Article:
Each year there are a few programs and performers that sit atop the predictions’ list at the Emmys, and this year, even with incumbent comedy champ “Veep” sitting out, that’s no different (see: “The Handmaid’s Tale” in the drama races). However, predictions are not perfect, and there are a number of underrated nominees that could take the trophy Sept. 17 if the Academy voters want to prove they aren’t so predictable. They did it in the nomination-voting round, after all, honoring veteran comedy king Ted Danson for the first time in over two decades, and Sandra Oh, the first actress of Asian descent to see recognition in the lead drama actress category.
Here, Variety’s staff makes a case for some of those nominees.
Given its love for slow, simmering storytelling, it’s not entirely surprising that “The Americans” has only been nominated for drama series twice. But it was nonetheless one of TV’s best shows with stellar performances across the board, and its final season was a masterclass in how to end a story — or, more accurately, many stories — in a way that is both genuinely surprising and completely satisfying.
— Caroline Framke
The window for “Silicon Valley” to seize a best comedy Emmy has likely come and gone. But in season five, “Silicon Valley” proved that the formula that has sustained it for so long holds up and also allowed its characters a win with their new PiperNet product at the end of the season. They broke their perpetual-loser cycle and the show deserves to, too.
— Daniel Holloway
Matthew Rhys, “The Americans”
Over six seasons, Rhys deftly made us fall hard for Philip Jennings. By that climactic finale scene in the garage, Rhys marshaled every ounce of goodwill that his line dancing-loving, EST-attending Philip had with the audience to sell the confession that allowed him to whisk his fractured family to safety (sort of). Emmy voters should cap this career-making performance with a win.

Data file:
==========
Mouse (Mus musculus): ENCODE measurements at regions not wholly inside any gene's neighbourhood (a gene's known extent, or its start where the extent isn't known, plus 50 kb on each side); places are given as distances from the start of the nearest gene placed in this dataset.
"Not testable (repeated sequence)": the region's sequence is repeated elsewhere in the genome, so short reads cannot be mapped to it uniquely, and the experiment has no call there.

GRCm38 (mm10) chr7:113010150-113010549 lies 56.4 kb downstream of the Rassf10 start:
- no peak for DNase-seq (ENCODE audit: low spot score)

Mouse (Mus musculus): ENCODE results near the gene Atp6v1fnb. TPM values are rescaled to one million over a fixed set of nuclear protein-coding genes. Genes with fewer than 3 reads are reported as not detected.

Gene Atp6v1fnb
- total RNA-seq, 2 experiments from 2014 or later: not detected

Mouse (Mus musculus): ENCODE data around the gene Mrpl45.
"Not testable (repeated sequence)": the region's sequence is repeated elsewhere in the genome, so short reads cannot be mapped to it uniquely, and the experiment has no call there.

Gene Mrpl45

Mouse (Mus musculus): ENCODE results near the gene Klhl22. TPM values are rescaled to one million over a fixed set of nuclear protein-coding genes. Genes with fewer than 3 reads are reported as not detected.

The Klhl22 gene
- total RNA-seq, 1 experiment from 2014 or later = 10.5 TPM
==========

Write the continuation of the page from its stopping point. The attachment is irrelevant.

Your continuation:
— Cynthia Littleton
Sandra Oh, “Killing Eve”
Oh’s tenure on “Grey’s Anatomy” proved she could find the heart beneath the most steely of exteriors. With “Killing Eve,” she proved that she could be wickedly funny, too. The thriller’s cat-and-mouse game would not have worked with lesser actors one-upping each other throughout that deliciously devilish chase. Eve is a character rarely seen on TV, and Oh was more than up to the challenge.
— Debra Birnbaum
Ted Danson, “The Good Place”
Danson is back in the comedy race for the first time since 1993, but he hasn’t missed a step. In his role as the secret demon Michael on NBC’s afterlife series, he mastered the subtlety of manipulation and a cunning cackle. Aided by Danson’s inherent charm, the character was even better when exposing unexpected vulnerabilities as he found his own humanity in season two.
— Danielle Turchiano
Issa Rae, “Insecure”
At work, Rae’s “Insecure” character is confidently attentive; dealing with men, she strives to be coolly approachable. When alone, though, she exhales, relieved to be done with the ruse but disappointed, a bit, at being her neurotic, unsteady old self again. It’s a sharp performance, a wittily played reminder of how the social-media era prompts us all to perform a heightened, happier version of life.
— Daniel D’Addario
Supporting Comedy Actor
Kenan Thompson, “Saturday Night Live”
Thompson has been among the most consistently funny cast members of “Saturday Night Live” not only in his 15 years on the show, but also in its entire history. Yet this marks Thompson’s first acting nom, after keeping audiences rolling with such sketches as “What’s Up With That?” and impressions of pop culture figures including Steve Harvey and LaVar Ball.
— Joe Otterson